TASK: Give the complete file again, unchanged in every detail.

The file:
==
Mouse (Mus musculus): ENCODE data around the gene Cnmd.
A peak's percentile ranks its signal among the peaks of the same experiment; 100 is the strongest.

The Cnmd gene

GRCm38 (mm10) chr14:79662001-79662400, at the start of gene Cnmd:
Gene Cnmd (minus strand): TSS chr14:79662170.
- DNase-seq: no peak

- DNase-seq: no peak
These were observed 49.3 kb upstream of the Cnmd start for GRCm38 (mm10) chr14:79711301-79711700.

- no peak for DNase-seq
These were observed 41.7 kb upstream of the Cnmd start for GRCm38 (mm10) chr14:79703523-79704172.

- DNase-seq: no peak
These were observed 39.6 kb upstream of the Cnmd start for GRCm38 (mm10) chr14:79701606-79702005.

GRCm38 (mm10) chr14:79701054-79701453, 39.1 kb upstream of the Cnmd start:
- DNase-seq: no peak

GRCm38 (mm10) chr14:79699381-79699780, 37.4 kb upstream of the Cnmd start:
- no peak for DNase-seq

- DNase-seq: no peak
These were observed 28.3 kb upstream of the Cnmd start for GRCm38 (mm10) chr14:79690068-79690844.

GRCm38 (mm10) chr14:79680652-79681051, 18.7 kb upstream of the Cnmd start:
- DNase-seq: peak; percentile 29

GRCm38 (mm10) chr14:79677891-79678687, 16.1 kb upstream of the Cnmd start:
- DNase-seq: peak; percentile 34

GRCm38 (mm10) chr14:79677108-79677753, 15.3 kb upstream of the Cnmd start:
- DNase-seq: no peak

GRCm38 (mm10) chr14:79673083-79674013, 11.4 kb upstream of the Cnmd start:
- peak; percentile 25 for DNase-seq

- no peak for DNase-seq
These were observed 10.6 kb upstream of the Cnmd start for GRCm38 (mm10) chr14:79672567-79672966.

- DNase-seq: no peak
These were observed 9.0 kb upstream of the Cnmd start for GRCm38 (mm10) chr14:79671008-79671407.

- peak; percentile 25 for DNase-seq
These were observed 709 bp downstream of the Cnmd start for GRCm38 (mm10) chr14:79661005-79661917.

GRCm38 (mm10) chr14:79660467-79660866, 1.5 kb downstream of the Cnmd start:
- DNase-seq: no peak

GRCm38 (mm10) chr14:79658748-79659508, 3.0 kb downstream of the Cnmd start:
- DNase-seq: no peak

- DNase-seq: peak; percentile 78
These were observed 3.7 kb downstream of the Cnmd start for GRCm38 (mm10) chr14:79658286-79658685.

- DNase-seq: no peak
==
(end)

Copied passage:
Mouse (Mus musculus): ENCODE data around the gene Cnmd.
A peak's percentile ranks its signal among the peaks of the same experiment; 100 is the strongest.

The Cnmd gene

GRCm38 (mm10) chr14:79662001-79662400, at the start of gene Cnmd:
Gene Cnmd (minus strand): TSS chr14:79662170.
- DNase-seq: no peak

- DNase-seq: no peak
These were observed 49.3 kb upstream of the Cnmd start for GRCm38 (mm10) chr14:79711301-79711700.

- no peak for DNase-seq
These were observed 41.7 kb upstream of the Cnmd start for GRCm38 (mm10) chr14:79703523-79704172.

- DNase-seq: no peak
These were observed 39.6 kb upstream of the Cnmd start for GRCm38 (mm10) chr14:79701606-79702005.

GRCm38 (mm10) chr14:79701054-79701453, 39.1 kb upstream of the Cnmd start:
- DNase-seq: no peak

GRCm38 (mm10) chr14:79699381-79699780, 37.4 kb upstream of the Cnmd start:
- no peak for DNase-seq

- DNase-seq: no peak
These were observed 28.3 kb upstream of the Cnmd start for GRCm38 (mm10) chr14:79690068-79690844.

GRCm38 (mm10) chr14:79680652-79681051, 18.7 kb upstream of the Cnmd start:
- DNase-seq: peak; percentile 29

GRCm38 (mm10) chr14:79677891-79678687, 16.1 kb upstream of the Cnmd start:
- DNase-seq: peak; percentile 34

GRCm38 (mm10) chr14:79677108-79677753, 15.3 kb upstream of the Cnmd start:
- DNase-seq: no peak

GRCm38 (mm10) chr14:79673083-79674013, 11.4 kb upstream of the Cnmd start:
- peak; percentile 25 for DNase-seq

- no peak for DNase-seq
These were observed 10.6 kb upstream of the Cnmd start for GRCm38 (mm10) chr14:79672567-79672966.

- DNase-seq: no peak
These were observed 9.0 kb upstream of the Cnmd start for GRCm38 (mm10) chr14:79671008-79671407.

- peak; percentile 25 for DNase-seq
These were observed 709 bp downstream of the Cnmd start for GRCm38 (mm10) chr14:79661005-79661917.

GRCm38 (mm10) chr14:79660467-79660866, 1.5 kb downstream of the Cnmd start:
- DNase-seq: no peak

GRCm38 (mm10) chr14:79658748-79659508, 3.0 kb downstream of the Cnmd start:
- DNase-seq: no peak

- DNase-seq: peak; percentile 78
These were observed 3.7 kb downstream of the Cnmd start for GRCm38 (mm10) chr14:79658286-79658685.

- DNase-seq: no peak